Nausea – feeling sick
Cancer, or cancer treatment, can sometimes cause nausea (feeling sick) or vomiting (being sick). This can be unpleasant and distressing.
Nausea may be caused by various things including:
- some painkillers
- a high level of calcium in the blood (hypercalcaemia)
- irritation of the stomach lining
- blockage of the bowel.
Your doctors will want to find out why you are feeling sick as this helps them to choose the treatment that is most likely to help. Whenever possible, the cause, such as pain or a high calcium level, should be treated.
You may be prescribed an anti-sickness (anti-emetic) drug. These are usually given as tablets, but if you can’t keep tablets down there are other ways to take them. Some anti-sickness drugs can be dissolved under the tongue, others can be given by injection or they can be given as a suppository (into the back passage).
Anti-sickness drugs often work better when taken regularly so that the sickness doesn’t have a chance to come back. Sometimes, it may not be possible to completely control the sickness caused by chemotherapy, but much can be done to reduce it.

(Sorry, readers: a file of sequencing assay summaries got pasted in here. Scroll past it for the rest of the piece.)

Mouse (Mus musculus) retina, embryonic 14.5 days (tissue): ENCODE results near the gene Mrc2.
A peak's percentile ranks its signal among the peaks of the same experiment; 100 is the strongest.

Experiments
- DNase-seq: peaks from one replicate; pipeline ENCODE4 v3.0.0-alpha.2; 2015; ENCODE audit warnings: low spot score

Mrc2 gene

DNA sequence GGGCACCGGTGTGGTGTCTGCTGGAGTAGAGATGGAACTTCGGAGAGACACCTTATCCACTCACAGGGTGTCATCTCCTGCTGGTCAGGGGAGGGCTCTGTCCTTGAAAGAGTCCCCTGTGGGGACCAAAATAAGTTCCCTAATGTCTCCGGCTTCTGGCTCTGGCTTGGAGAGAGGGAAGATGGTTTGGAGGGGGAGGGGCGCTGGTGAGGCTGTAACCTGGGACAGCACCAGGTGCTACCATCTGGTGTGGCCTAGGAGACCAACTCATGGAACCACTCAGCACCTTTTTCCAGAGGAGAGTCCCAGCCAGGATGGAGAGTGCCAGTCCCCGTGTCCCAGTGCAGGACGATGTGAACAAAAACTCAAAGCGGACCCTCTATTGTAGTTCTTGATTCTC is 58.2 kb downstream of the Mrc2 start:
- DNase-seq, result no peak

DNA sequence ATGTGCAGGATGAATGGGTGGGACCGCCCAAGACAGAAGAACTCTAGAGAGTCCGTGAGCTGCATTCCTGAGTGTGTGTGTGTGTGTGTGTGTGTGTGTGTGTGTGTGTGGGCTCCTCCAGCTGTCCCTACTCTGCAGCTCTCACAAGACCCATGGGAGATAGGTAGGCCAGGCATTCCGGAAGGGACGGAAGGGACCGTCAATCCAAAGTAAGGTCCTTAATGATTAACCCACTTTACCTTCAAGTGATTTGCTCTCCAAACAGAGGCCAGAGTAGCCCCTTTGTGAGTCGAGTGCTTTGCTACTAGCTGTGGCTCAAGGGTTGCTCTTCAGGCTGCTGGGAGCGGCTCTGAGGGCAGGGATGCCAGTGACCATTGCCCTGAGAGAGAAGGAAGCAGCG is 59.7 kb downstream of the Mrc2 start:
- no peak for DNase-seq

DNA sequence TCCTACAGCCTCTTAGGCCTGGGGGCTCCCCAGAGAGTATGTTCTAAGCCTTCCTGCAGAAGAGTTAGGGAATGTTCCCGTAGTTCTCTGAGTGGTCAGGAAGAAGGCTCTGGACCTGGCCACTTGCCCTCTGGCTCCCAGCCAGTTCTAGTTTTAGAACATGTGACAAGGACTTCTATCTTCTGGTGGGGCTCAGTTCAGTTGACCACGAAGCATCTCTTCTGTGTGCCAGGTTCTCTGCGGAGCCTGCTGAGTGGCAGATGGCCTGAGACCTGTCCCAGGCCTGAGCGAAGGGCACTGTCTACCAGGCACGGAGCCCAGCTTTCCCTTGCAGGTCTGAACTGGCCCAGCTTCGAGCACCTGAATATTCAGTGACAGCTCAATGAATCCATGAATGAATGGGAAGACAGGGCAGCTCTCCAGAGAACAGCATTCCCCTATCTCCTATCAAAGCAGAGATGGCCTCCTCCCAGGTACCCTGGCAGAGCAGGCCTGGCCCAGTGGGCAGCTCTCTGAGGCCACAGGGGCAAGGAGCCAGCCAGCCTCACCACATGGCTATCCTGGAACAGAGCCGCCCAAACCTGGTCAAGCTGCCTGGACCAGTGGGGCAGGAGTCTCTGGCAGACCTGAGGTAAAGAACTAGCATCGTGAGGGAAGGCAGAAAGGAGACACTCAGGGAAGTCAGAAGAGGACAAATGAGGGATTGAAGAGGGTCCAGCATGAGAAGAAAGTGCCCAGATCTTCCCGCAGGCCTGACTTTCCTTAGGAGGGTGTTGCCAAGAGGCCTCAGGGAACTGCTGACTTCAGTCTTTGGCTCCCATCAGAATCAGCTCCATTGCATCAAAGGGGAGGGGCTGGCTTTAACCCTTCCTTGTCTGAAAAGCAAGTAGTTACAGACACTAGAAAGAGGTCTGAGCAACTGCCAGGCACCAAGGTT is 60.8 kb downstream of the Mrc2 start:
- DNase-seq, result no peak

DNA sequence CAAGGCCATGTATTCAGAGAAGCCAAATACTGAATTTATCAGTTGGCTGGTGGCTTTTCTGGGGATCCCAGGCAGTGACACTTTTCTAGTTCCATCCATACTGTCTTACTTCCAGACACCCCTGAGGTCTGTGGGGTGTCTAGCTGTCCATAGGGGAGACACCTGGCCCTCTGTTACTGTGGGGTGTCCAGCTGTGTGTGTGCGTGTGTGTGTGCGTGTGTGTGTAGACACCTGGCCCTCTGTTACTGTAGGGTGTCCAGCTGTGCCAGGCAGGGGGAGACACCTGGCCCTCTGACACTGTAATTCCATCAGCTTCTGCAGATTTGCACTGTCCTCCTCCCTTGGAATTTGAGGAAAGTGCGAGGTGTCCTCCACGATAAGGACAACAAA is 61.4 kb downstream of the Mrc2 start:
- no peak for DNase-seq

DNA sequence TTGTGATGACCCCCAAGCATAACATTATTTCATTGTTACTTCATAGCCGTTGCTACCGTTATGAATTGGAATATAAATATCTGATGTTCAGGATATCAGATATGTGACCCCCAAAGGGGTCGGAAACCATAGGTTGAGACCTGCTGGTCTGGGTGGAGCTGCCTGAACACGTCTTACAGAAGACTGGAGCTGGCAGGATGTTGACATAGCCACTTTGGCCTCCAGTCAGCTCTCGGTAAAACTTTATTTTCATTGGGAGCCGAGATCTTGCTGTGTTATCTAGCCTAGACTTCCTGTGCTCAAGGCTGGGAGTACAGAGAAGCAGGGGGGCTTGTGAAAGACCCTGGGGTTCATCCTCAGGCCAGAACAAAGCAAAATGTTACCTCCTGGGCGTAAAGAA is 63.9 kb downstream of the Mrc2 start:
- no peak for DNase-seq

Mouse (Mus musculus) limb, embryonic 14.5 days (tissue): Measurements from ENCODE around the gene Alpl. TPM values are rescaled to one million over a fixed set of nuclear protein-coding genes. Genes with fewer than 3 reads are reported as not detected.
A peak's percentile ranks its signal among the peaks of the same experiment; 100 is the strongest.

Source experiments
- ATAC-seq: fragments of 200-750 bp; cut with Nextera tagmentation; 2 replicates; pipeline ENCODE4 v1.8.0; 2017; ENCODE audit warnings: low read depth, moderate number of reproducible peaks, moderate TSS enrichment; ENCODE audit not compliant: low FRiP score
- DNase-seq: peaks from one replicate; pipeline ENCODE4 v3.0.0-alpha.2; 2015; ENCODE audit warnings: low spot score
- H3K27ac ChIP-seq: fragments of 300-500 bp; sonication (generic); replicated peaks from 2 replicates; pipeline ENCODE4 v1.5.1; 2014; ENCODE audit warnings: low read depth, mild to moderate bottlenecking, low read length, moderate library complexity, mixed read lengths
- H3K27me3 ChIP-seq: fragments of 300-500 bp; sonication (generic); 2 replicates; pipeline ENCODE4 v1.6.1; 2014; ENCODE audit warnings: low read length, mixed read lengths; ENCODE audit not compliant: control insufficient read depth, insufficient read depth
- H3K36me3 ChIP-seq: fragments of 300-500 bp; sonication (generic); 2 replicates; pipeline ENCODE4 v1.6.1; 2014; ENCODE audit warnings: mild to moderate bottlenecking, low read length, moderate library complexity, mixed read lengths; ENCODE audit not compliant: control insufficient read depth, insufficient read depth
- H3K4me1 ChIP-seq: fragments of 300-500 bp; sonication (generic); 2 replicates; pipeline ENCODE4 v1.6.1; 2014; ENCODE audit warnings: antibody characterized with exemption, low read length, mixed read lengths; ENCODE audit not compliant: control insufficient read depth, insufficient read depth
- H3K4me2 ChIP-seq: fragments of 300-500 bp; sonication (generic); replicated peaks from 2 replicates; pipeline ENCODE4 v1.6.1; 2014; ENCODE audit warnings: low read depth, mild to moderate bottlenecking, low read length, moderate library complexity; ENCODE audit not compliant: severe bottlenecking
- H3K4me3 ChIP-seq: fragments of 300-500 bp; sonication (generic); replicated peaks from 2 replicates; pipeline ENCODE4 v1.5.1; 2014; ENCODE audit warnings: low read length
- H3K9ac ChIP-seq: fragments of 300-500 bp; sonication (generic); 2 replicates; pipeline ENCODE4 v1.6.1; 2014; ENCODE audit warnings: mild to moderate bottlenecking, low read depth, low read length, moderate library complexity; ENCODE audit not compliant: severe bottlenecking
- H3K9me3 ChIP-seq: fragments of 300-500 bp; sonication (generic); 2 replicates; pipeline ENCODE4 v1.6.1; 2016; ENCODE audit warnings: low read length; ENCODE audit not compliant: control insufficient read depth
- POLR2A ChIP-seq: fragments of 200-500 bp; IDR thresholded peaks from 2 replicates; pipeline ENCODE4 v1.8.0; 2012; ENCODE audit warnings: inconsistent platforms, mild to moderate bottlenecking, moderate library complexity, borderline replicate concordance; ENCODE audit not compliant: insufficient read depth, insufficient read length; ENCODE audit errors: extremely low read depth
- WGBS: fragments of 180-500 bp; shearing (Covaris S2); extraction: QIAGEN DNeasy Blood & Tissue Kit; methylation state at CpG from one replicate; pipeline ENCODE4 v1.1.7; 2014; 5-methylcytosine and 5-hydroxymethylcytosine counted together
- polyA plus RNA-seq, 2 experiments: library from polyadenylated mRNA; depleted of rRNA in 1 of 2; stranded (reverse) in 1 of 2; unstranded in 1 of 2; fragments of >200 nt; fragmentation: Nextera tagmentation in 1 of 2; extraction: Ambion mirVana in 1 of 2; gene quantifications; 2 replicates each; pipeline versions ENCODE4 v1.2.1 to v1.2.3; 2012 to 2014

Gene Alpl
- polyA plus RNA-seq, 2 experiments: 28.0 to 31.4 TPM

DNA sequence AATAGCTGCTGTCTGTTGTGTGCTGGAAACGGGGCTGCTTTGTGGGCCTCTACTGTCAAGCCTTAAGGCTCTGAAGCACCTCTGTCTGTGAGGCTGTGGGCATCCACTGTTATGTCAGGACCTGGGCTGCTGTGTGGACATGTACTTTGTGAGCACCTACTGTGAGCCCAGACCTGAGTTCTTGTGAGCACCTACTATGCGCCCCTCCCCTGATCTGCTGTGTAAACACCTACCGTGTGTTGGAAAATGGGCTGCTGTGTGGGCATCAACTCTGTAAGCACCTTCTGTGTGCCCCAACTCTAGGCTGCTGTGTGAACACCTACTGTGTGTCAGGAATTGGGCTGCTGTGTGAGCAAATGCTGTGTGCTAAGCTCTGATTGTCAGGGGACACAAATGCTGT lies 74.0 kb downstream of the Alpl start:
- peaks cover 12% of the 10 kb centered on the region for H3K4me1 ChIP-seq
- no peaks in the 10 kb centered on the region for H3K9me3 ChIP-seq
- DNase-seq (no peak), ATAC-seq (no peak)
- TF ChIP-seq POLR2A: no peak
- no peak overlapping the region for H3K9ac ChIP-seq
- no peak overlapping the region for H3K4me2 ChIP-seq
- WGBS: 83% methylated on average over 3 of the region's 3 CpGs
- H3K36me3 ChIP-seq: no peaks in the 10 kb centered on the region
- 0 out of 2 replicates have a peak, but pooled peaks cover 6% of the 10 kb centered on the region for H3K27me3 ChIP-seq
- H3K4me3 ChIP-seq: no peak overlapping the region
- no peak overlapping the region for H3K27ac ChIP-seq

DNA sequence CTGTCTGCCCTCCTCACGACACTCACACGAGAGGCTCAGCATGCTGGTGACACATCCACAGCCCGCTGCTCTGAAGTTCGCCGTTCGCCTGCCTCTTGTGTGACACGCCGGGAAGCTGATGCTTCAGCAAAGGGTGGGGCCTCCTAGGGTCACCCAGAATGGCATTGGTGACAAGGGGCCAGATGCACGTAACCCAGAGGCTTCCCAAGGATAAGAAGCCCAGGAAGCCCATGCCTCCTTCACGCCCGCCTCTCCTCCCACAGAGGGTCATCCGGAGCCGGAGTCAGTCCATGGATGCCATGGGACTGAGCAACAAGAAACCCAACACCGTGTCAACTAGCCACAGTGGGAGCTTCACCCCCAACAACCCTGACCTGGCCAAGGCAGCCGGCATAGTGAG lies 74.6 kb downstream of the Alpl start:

Complementary therapies such as relaxation, homeopathy, visualisation and acupuncture can be used to help reduce nausea and vomiting.
Helpful tips for reducing nausea
- If possible have someone else prepare your food.
- Try to eat when you feel less sick.
- Fatty foods, foods with a strong smell, or fried foods make your nausea worse.
- Eat cold or warm food if the smell of hot food makes you feel sick.
- Eat small snacks during the day and chew the food well.
- Have small, regular meals if possible.
- Take plenty of liquids. Drink slowly, taking small sips.
- Try not to drink too much fluid before you eat.
- Sea-bands (acupressure wristbands) can help to reduce nausea – these are available from many chemist shops.
- Ginger can be helpful – try eating ginger biscuits or drinking ginger beer.